The emergency services were flooded by calls as a suspected meteorite shower lit up the skies. However, astronomers are still not sure exactly what happened late on Friday night, with some saying it might not have been meteorites but burning space junk – the disintegrating remains of satellites – falling to earth.
Concerned members of the public from Airdrie to Arbroath likened the bright lights they saw to flares, fireworks and the flaming debris from an exploded aircraft.
The lights were seen as far north as Caithness and by islanders on Skye, with sightings also reported in parts of central Scotland, including in Edinburgh and Glasgow. Other sightings were reported across parts of England and Northern Ireland, with one Twitter user describing seeing a "huge fireball" over Newquay in Cornwall.
Coastguards and police up and down the country were inundated with calls from around 11pm as people witnessed the slow-moving fireballs streak across the night sky, with some describing a loud "sonic boom" effect as they passed.
A spokesman for Forth Coastguard said: "From talking to other stations and to the RAF it's almost certainly meteorite activity. Calls came in from all over the place, thick and fast. We've had people report possible plane crashes, and others the weirdest fireworks they've ever seen. Folk just haven't known how to describe what they've seen. It's quite extraordinary."
People from Crail, Johnshaven and Arbroath had contacted them.
Clyde Coastguard said it had also received a "wee flurry" of calls reporting flares over Drummore, Airdrie and Brodick on Arran.
A spokeswoman said: "When we get it all over and at the same time then we attribute them to meteorites. There was meteorite activity forecast from September 15 to 21."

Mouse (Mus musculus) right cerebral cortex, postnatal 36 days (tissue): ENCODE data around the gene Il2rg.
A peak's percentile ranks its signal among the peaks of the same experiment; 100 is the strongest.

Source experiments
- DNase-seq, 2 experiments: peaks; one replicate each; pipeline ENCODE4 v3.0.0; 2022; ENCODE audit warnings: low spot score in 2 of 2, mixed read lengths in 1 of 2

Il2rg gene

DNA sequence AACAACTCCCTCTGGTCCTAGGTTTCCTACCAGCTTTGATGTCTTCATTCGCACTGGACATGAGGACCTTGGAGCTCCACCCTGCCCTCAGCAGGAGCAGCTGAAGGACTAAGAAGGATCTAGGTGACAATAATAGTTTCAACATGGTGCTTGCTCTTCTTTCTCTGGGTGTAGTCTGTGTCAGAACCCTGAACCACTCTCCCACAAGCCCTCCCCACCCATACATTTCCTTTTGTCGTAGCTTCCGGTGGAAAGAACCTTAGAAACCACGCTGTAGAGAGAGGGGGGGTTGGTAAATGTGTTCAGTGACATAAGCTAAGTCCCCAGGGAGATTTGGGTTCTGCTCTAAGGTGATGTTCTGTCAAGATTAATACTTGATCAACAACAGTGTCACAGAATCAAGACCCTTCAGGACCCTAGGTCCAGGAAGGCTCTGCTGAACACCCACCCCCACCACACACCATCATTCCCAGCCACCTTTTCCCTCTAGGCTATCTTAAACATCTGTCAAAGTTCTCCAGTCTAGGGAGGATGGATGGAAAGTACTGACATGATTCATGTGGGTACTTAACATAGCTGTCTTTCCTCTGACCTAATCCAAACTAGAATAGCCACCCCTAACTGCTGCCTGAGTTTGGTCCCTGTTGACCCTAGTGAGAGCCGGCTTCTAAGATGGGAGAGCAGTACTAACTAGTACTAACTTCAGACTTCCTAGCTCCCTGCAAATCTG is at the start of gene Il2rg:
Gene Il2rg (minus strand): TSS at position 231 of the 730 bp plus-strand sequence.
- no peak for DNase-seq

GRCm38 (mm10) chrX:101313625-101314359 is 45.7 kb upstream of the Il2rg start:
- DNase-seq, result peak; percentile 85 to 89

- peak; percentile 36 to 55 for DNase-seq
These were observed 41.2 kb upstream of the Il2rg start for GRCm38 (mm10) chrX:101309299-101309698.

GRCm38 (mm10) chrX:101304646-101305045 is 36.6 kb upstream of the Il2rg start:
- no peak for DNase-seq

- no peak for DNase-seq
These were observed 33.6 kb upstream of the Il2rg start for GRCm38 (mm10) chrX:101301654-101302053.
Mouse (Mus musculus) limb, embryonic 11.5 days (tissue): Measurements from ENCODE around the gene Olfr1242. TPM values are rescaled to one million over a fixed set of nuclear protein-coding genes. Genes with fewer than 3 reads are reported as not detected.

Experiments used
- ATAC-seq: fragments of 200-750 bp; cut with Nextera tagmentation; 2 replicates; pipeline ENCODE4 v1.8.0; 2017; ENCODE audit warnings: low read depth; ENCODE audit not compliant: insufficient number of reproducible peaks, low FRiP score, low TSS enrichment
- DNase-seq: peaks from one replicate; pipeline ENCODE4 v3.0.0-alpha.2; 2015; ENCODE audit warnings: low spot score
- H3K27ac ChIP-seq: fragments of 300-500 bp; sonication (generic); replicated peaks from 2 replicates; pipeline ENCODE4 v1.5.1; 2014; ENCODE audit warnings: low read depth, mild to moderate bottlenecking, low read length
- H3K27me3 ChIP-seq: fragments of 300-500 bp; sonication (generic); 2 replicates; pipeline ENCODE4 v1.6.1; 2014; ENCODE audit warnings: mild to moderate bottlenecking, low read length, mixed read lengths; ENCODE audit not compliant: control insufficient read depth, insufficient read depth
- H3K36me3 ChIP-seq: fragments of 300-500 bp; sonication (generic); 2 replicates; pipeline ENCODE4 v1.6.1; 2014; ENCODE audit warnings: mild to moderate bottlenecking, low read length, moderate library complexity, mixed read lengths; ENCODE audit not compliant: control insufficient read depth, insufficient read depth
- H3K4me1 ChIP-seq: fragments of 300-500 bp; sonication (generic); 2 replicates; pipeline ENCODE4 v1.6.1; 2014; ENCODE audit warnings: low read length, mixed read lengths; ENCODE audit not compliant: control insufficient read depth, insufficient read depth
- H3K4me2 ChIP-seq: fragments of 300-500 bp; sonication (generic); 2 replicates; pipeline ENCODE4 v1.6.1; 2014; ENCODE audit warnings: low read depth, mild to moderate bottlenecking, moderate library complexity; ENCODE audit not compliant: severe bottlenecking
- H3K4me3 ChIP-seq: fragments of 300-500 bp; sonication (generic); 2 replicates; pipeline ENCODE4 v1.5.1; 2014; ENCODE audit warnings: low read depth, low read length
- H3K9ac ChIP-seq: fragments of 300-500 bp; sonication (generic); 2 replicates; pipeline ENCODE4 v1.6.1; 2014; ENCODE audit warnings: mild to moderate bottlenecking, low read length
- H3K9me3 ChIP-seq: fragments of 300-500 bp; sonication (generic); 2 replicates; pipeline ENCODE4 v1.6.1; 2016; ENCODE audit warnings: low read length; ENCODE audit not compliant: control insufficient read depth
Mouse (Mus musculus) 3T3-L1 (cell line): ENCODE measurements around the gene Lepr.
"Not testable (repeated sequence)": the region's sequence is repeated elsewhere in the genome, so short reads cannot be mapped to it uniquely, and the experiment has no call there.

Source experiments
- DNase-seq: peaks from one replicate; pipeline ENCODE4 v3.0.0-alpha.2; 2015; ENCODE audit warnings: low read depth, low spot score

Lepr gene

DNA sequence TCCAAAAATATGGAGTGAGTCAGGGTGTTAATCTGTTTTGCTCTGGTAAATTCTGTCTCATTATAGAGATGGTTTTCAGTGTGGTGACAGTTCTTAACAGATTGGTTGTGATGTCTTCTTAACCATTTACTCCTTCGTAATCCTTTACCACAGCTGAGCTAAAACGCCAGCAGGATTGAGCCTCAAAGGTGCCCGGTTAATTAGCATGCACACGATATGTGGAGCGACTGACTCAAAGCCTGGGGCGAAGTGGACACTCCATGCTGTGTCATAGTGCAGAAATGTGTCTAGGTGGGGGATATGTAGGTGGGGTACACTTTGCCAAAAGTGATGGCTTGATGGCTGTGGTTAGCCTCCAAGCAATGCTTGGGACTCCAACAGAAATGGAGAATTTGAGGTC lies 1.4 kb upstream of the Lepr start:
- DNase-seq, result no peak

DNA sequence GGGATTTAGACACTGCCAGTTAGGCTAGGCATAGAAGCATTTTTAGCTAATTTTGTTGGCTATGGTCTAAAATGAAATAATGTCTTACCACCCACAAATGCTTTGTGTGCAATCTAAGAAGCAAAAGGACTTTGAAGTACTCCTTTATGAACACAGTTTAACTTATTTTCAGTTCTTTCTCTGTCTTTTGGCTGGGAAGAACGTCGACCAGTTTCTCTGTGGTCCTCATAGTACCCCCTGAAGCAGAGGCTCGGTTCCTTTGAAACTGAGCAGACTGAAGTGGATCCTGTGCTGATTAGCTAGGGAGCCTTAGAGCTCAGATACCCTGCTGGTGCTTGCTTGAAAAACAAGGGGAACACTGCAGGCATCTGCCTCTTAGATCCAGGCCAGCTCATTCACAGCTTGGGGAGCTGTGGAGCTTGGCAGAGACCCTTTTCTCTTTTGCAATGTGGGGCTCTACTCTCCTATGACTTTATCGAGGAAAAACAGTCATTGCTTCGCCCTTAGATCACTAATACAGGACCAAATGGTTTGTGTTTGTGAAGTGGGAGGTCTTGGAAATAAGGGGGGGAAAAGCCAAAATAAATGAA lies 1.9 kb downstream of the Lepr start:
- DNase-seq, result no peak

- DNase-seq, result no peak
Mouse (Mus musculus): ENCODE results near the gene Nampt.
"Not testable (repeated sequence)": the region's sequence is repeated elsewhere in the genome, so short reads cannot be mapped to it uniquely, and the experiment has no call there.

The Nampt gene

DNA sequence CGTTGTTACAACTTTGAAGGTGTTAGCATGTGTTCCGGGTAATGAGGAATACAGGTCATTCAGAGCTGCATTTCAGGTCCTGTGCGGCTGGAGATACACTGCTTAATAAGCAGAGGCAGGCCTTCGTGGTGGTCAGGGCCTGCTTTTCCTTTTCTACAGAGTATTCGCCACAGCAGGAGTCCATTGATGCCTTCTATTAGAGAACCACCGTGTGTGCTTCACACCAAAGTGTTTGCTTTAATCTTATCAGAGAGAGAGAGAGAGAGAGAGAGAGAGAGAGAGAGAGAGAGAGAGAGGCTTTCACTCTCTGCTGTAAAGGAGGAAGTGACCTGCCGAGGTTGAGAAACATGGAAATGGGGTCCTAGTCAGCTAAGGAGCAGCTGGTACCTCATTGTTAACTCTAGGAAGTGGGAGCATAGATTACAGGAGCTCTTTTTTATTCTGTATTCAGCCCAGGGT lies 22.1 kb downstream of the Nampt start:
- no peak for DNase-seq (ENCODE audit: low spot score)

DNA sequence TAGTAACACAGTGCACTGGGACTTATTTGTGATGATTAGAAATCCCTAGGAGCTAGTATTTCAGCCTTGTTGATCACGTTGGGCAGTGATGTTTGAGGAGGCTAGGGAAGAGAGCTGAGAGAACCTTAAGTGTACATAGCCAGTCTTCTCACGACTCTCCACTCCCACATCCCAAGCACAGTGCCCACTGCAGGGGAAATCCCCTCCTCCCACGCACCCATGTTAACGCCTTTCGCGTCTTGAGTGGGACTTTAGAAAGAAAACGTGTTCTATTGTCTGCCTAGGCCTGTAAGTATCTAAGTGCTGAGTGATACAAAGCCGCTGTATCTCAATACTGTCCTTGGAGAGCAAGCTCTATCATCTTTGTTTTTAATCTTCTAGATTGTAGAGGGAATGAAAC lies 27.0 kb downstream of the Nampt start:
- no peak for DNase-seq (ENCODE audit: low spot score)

Jodrell Bank Observatory in Cheshire tweeted that there was "no real consensus on whether last night's spectacular fireball was a space rock burning up or space junk (bit of spacecraft)".
The Met Office tweeted that it believed it had been a meteorite.
Shetland Coastguard said a report of a flare at 11.10pm at Duncansby Head near John O'Groats was thought to be part of the meteor shower. Meteorites are also known as shooting stars because when they enter the Earth's atmosphere they heat up and emit light, giving the impression of a flare.
Explosions and rumblings are often heard during meteorite falls, which can be caused by sonic booms, as well as shock waves as the meteorite disintegrates. These sounds can be heard over areas of up to several thousand square miles.
Nicola Hopkin in Newton Mearns in Glasgow said she saw a long, slow-moving trail of yellow fire with a burning red circular tip passing through the sky accompanied by two sonic booms. "It looked like a plane had blown up in mid-air and was crashing. It was moving at an odd angle and seemed very low in the sky," she said. "It was incredible to see but a little frightening as I didn't really understand what I was looking at – I couldn't work out if it was a plane, a rocket, a meteor, a comet or what. When it was just out of my line of sight I heard what I thought were two gun shots or cars backfiring. They must have been sonic booms."
Brian Guthrie in Grangemouth said it had appeared to be something "pretty large breaking up in the atmosphere", and added: "I've seen shooting stars and meteor showers before, but this was much larger and much more colourful."
The lights were also clearly seen throughout the north of England, with people in Sheffield, Manchester, Leeds, and Blackpool taking to Twitter to record the event.
Harry Walker, 14, near Barnsley in South Yorkshire, said: "It appeared to be low in the sky and took quite a while to fly across the horizon. It was amazing. We didn't know what we had seen but then everyone on Twitter was calling it a meteor."
Tim O'Brien, associate director of the Jodrell Bank Observatory, said: "It was probably 80 miles up, burning as it entered the atmosphere. If anything did come down, it would have landed in the ocean."
Meteorite fragments have been found from Australia and Antarctica to the Sahara Desert and the Great Plains in the USA. Only a few hundred had been discovered by the beginning of the 20th century but there are now more than 30,000 in collections across the globe.
The effect of larger meteorite impacts – especially those made by iron meteorites – are responsible for a number of famous craters, including Barringer Meteorite Crater in Arizona, Odessa Meteor Crater in Texas, the Wabar Craters in Saudi Arabia, and Wolfe Creek Crater in Western Australia.